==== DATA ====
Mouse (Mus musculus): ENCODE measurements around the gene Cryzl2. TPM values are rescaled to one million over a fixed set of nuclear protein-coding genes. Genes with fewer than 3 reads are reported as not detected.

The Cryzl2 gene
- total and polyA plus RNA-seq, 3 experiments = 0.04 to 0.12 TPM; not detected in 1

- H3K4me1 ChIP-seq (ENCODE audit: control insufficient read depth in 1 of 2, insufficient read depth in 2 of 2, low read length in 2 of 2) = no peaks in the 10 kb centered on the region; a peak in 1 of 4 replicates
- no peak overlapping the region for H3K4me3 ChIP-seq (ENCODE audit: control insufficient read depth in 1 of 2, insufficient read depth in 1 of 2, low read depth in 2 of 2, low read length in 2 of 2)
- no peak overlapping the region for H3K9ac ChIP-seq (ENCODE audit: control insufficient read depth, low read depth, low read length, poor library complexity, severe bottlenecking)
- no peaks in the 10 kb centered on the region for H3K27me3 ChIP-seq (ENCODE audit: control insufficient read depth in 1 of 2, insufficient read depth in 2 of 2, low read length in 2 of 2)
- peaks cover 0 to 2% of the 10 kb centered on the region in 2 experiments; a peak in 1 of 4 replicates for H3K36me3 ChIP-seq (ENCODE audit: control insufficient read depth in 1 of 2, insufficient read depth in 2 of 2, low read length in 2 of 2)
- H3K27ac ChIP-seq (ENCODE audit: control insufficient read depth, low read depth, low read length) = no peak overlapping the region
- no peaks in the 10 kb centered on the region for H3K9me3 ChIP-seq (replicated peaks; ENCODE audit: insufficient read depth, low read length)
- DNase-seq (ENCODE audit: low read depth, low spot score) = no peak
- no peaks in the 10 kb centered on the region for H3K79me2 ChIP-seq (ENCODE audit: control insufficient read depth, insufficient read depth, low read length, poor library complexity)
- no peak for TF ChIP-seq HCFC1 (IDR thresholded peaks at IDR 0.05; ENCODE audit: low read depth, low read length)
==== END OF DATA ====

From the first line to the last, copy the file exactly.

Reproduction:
Mouse (Mus musculus): ENCODE measurements around the gene Cryzl2. TPM values are rescaled to one million over a fixed set of nuclear protein-coding genes. Genes with fewer than 3 reads are reported as not detected.

The Cryzl2 gene
- total and polyA plus RNA-seq, 3 experiments = 0.04 to 0.12 TPM; not detected in 1

- H3K4me1 ChIP-seq (ENCODE audit: control insufficient read depth in 1 of 2, insufficient read depth in 2 of 2, low read length in 2 of 2) = no peaks in the 10 kb centered on the region; a peak in 1 of 4 replicates
- no peak overlapping the region for H3K4me3 ChIP-seq (ENCODE audit: control insufficient read depth in 1 of 2, insufficient read depth in 1 of 2, low read depth in 2 of 2, low read length in 2 of 2)
- no peak overlapping the region for H3K9ac ChIP-seq (ENCODE audit: control insufficient read depth, low read depth, low read length, poor library complexity, severe bottlenecking)
- no peaks in the 10 kb centered on the region for H3K27me3 ChIP-seq (ENCODE audit: control insufficient read depth in 1 of 2, insufficient read depth in 2 of 2, low read length in 2 of 2)
- peaks cover 0 to 2% of the 10 kb centered on the region in 2 experiments; a peak in 1 of 4 replicates for H3K36me3 ChIP-seq (ENCODE audit: control insufficient read depth in 1 of 2, insufficient read depth in 2 of 2, low read length in 2 of 2)
- H3K27ac ChIP-seq (ENCODE audit: control insufficient read depth, low read depth, low read length) = no peak overlapping the region
- no peaks in the 10 kb centered on the region for H3K9me3 ChIP-seq (replicated peaks; ENCODE audit: insufficient read depth, low read length)
- DNase-seq (ENCODE audit: low read depth, low spot score) = no peak
- no peaks in the 10 kb centered on the region for H3K79me2 ChIP-seq (ENCODE audit: control insufficient read depth, insufficient read depth, low read length, poor library complexity)
- no peak for TF ChIP-seq HCFC1 (IDR thresholded peaks at IDR 0.05; ENCODE audit: low read depth, low read length)